Ken Laustsen, biometrician for the Maine Forest Service, reported on the status of white pine at the MFPC Board meeting Nov. 9, saying “Eastern White Pine is still ranked statewide as #3 in total live merchantable volume and #1 in sawtimber volume,” Laustsen said. “Over the last 20 years, concerns have been occasionally raised about the status and prospects of this species.The presentation addresses both issues, looking at the forest type’s core area and the broader statewide trends.”
Secondary wood manufacturing once played an enormous role in Maine’s rural economy, with mills in many towns across the state. Then from roughly 1998 to 2008, a flood of imports put many mills out of business. In 2003 alone about a dozen closed. But the survivors learned how to survive in global markets and their industry is now growing again.
A new spruce budworm website, designed to be a comprehensive communications outreach tool and resource for the coming outbreak in Maine, has been launched by a statewide task force.The website provides facts about the natural cycle of the budworm, current information regarding the approach and potential impacts of the next outbreak, an historical backdrop, and interactive maps on current outbreak status and citizen science. It also includes an interactive Q&A on the site, and the ability to request experts to ...
MFPC just sent comments, reports and photos regarding the Canada lynx status review. Foresters working for a number of MFPC members in the northern forests are seeing a lot of lynx. Even if you just want to look at the great pictures of beautiful lynx, this report is worth a look.
Most Mainers barely recall the last spruce budworm infestation, when the northern forests turned red as they came under attack. Nor do they realize how budworm has shaped Maine’s history, economy, laws and culture. But those who lived through the 1970s outbreak are watching with dismay as another outbreak heads our way. They vividly remember the devastation, including moth flights “so severe that they literally had to be scraped off the road with snow plows.”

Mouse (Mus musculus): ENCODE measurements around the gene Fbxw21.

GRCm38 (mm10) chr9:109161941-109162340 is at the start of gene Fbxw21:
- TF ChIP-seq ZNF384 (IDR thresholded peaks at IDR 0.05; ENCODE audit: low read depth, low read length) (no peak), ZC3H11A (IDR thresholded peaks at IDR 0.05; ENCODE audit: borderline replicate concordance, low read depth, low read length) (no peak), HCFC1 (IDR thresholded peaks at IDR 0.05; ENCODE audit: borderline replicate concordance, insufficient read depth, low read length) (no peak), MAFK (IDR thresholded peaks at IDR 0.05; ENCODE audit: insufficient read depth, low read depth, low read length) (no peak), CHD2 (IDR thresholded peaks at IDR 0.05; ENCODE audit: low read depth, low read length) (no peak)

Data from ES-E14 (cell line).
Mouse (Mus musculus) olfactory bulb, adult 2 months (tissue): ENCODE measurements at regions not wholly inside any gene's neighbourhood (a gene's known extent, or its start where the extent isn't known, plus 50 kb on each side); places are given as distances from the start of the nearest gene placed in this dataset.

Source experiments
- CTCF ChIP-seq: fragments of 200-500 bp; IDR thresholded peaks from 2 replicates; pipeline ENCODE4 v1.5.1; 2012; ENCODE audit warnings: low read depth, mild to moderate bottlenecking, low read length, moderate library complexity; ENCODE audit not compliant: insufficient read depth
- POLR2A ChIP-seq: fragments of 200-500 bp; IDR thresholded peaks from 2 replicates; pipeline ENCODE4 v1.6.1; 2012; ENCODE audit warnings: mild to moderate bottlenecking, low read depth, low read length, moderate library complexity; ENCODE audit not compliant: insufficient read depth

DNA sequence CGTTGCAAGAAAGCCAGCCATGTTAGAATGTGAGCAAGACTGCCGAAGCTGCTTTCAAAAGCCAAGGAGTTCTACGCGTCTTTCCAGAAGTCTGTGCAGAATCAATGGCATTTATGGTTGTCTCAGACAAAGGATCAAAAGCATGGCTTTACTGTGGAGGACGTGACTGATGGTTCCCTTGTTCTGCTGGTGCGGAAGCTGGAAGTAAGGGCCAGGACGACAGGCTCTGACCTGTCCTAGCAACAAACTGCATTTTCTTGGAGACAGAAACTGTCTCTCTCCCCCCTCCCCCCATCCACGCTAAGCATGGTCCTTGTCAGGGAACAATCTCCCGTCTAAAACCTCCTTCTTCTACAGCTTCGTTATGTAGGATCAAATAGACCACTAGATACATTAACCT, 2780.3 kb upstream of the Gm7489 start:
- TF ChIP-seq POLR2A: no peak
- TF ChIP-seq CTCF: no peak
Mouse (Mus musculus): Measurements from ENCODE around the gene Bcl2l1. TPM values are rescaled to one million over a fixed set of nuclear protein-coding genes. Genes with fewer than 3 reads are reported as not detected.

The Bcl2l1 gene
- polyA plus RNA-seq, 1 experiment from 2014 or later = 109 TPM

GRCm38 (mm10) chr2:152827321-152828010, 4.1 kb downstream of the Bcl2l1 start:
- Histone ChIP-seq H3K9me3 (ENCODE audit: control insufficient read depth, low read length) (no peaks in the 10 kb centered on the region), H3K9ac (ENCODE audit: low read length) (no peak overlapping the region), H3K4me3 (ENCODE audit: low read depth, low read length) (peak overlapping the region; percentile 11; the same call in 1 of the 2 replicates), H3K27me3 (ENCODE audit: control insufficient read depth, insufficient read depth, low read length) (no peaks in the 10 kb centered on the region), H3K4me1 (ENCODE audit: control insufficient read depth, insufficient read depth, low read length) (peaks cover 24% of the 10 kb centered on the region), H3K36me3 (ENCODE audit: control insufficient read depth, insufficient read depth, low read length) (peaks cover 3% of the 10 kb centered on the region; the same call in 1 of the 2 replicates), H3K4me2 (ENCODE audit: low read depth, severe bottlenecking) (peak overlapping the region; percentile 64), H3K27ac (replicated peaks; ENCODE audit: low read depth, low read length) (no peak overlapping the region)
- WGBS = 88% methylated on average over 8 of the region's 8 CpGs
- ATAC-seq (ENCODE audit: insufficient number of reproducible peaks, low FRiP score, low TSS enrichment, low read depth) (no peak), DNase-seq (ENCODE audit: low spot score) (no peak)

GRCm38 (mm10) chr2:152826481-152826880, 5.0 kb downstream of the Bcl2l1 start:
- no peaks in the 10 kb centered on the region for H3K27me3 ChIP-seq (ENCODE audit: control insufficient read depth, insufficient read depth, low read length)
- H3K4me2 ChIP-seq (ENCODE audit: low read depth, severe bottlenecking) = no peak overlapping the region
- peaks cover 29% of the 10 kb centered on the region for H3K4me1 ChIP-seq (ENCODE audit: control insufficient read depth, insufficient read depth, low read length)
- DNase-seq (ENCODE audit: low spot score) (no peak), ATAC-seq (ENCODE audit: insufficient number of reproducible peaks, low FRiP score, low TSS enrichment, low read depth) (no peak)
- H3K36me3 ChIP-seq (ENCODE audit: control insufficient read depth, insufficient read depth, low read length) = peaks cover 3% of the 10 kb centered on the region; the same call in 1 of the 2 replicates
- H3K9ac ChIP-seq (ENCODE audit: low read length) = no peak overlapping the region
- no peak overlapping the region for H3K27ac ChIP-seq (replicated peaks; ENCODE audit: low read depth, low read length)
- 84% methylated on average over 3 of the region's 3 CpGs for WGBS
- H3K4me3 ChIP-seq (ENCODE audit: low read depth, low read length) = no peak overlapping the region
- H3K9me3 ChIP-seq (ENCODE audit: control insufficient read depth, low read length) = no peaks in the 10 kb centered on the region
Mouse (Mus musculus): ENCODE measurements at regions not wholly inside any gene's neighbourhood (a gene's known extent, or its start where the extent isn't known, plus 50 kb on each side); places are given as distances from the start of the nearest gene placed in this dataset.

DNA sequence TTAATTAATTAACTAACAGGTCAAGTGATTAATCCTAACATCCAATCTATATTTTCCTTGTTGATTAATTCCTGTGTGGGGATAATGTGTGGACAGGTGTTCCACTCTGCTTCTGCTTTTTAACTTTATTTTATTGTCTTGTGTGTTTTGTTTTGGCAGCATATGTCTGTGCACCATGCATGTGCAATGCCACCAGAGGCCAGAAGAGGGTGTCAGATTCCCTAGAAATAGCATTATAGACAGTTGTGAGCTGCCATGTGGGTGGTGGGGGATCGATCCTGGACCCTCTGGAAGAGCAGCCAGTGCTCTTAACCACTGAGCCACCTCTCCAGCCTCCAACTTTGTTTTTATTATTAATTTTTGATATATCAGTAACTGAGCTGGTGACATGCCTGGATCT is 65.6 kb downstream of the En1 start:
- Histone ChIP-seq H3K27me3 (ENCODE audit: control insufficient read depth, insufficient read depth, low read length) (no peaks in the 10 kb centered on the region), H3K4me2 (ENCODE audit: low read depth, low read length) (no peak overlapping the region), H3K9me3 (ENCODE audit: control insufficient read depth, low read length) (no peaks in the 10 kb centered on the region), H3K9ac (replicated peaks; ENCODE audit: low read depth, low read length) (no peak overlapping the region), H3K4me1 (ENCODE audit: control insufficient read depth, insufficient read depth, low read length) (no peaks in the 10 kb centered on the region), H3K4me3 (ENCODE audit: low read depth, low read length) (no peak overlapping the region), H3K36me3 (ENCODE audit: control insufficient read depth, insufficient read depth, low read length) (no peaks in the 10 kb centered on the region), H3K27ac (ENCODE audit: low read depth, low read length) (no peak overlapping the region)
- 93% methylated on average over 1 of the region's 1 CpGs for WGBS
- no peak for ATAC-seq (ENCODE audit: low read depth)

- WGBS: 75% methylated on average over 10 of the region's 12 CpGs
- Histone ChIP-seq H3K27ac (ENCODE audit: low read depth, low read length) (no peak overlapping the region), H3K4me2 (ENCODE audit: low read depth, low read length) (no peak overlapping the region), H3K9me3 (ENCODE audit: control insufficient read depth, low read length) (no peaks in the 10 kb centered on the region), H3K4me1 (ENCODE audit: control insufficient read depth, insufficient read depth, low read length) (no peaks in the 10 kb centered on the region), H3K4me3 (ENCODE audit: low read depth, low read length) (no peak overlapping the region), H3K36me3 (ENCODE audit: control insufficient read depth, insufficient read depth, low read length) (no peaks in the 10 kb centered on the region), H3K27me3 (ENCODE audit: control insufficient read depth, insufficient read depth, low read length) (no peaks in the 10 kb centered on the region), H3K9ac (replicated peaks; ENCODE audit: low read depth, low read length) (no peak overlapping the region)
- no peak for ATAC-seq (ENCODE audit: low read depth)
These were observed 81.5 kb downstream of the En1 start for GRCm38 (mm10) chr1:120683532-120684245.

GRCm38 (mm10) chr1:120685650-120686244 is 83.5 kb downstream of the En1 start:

Since 1961, the Maine Forest Products Council has been the voice of Maine's forest economy, including landowners, paper mills, sawmills, wood pellet plants, biomass energy plants, loggers, truckers, primary and secondary wood processors, and related service industries. The primary purpose of the Council is to provide a supportive economic and public policy climate for the forest products community and promote a healthier, more vital forestry sector.
Since 1961, the Maine Forest Products Council has been the voice of Maine’s forest economy. The MFPC represents the diverse needs of Maine’s forest products community. Our members are landowners, loggers, truckers, paper mills, tree farmers, foresters and lumber processors, but they are also bankers, lawyers and insurance executives. We feel we represent anyone who has an interest in seeing the Maine woods remain a viable, sustainable resource.
We serve our community by gathering information, bringing groups together to discuss concerns, hosting events, conducting tours and helping people find common ground. We represent our members at the Maine Legislature, across the state, in Washington D.C. and across the nation. The MFPC Board is very active, and holds weekly policy teleconferences during each legislative session to discuss legislation of interest and arrive at a position. Read more.
See videos of Gov. Mills and other speakers at 61st Annual Meeting
Maine Forest products industry contributes $8.1 billion, 31,822 jobs
The Maine Forest Products Council commissioned an economic impact study that was recently completed by Megan Bailey, research associate for the Margaret Chase Smith Policy Center. The estimated overall annual (2019) economic contribution of Maine’s forest products sector, including multiplier effects, was an estimated $8.1 billion in output, 31,822 jobs, and $1.7 billion in labor income.
The total employment impact of 31,822 jobs in 2019 is equivalent to about 4 percent of the jobs in Maine — roughly 1 out of 25 jobs in the state are associated with the forest products sector. Read more.